So, NaNo, here I come.

Oh, btw, to show you that it isn’t impossible to meet the daily word count, this blog post is going to come in at approximately 1400 words. It has taken me half an hour or so to write it.

Here’s my challenge to you. Even if you don’t officially take part in NaNo, set yourself a goal for the month. Post it in the comments below and, when the month is over, let us know how you did. For those of you who have done NaNo before, post your impressions and any suggestions you might have for those who are newbies to to. Finally, tell me why you are — or are not — doing NaNo.

One last thing, here’s a post from Pat Patterson that I love. He hits the nail on the head when it comes to what being a writer means. You don’t have to write novels. You don’t have to write in a certain genre. What you have to do is write. So, my friends, go out and write. If you don’t think you can, then read and do the author a favor. Leave a review. (Do that often enough and you will realize that you are a writer. You might not be a novelist but you write reviews and authors will thank you for it.)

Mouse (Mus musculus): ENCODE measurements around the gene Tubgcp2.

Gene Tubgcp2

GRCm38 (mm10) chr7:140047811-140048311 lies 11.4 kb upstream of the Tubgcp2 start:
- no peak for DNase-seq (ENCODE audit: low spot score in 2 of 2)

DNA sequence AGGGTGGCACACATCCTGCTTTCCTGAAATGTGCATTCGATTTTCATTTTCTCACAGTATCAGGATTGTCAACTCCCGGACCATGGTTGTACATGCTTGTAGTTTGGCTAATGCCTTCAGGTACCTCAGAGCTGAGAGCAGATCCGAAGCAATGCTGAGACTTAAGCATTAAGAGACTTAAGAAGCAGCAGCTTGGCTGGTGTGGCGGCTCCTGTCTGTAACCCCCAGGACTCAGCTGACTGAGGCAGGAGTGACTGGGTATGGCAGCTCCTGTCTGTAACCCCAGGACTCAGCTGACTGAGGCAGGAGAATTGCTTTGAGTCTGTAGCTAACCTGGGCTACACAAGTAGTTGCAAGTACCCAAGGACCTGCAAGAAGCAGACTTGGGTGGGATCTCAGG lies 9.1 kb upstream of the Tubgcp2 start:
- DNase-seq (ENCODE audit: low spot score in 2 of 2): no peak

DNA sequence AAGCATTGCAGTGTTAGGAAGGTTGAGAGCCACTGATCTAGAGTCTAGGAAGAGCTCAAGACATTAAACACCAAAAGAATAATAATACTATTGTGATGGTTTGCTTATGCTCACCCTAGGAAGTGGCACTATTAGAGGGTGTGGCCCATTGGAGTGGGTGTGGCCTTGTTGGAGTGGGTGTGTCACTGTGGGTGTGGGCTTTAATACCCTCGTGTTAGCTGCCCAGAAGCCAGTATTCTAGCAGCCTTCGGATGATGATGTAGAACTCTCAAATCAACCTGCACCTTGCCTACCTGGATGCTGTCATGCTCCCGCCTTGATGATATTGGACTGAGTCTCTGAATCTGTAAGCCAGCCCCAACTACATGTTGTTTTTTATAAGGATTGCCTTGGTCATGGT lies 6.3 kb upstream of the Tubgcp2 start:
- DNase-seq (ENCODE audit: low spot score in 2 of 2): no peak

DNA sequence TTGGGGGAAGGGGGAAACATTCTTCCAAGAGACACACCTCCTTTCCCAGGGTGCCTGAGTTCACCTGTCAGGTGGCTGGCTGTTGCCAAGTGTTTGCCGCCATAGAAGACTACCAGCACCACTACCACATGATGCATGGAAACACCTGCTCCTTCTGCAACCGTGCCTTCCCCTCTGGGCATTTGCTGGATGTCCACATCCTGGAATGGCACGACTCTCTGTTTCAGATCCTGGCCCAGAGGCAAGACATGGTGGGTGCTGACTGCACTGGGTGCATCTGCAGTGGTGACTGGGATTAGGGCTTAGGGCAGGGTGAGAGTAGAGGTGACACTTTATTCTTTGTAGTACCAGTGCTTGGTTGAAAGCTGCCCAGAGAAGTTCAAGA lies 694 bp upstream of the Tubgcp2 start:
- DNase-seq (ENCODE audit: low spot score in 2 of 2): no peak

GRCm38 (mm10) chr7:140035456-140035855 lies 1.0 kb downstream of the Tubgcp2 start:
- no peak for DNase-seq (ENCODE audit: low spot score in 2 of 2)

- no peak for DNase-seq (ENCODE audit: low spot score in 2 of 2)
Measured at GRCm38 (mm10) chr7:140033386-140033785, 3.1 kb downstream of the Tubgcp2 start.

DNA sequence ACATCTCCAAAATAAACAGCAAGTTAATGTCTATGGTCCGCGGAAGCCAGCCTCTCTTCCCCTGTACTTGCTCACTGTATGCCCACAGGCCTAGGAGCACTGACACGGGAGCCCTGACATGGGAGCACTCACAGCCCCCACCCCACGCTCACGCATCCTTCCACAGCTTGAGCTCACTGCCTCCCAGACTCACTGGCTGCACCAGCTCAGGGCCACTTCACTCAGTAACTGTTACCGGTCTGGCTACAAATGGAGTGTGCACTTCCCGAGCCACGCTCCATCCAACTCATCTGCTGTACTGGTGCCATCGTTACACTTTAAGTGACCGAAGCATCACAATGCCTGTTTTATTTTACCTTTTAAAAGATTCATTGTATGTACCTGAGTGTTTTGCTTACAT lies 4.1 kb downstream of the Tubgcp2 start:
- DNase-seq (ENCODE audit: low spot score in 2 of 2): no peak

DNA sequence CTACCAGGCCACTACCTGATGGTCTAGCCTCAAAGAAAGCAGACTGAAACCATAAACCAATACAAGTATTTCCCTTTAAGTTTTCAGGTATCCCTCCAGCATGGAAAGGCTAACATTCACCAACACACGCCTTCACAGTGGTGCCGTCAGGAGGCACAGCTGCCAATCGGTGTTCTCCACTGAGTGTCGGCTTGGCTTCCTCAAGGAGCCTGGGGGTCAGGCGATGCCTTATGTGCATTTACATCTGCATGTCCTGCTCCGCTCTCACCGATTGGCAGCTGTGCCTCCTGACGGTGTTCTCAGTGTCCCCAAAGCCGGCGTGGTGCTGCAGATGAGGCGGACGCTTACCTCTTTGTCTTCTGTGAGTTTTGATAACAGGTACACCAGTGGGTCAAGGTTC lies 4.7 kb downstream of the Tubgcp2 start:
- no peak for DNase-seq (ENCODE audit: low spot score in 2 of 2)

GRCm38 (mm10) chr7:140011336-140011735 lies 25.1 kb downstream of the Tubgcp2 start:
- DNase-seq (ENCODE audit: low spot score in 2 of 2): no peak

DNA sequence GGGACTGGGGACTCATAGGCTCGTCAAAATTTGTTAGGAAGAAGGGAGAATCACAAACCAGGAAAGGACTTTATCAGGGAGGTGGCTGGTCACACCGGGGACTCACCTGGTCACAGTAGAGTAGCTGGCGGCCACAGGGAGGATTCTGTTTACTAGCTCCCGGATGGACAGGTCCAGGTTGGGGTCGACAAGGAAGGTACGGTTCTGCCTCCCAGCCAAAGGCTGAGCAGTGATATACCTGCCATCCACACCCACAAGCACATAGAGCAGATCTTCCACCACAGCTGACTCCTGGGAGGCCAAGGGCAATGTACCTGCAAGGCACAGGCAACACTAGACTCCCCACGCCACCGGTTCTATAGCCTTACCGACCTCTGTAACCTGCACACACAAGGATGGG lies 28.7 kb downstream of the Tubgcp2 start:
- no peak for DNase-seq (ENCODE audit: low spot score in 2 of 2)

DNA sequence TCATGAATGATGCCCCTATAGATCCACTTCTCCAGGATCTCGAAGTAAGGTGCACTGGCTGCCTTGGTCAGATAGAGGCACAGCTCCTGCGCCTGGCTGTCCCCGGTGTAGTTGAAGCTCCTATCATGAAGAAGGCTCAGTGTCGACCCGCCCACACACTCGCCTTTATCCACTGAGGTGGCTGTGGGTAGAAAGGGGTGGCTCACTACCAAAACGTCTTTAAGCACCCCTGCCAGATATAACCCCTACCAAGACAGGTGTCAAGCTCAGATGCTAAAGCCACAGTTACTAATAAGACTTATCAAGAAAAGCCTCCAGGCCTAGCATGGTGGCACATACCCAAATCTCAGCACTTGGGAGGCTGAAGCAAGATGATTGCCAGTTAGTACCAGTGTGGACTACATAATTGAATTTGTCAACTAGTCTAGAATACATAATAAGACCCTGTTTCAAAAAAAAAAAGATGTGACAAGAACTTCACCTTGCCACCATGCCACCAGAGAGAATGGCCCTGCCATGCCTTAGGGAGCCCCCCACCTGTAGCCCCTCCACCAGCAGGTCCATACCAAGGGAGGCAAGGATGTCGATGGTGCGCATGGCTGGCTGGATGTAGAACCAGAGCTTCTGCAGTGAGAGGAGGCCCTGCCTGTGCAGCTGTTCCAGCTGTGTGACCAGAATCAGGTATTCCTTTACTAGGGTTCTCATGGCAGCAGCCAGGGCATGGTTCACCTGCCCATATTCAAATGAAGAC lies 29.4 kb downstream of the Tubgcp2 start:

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Filed under AMANDA, WRITING

Parasite load

“So nat’ralists observe, a flea

Has smaller fleas that on him prey;

And these have smaller fleas to bite ’em.”

Jonathan Swift, On Poetry: A Rhapsody

We’re all a cheerful heaving mass of parasites.  Parasites on parasites at times. A delightful thought, one of the joys of having a biologist write about writing…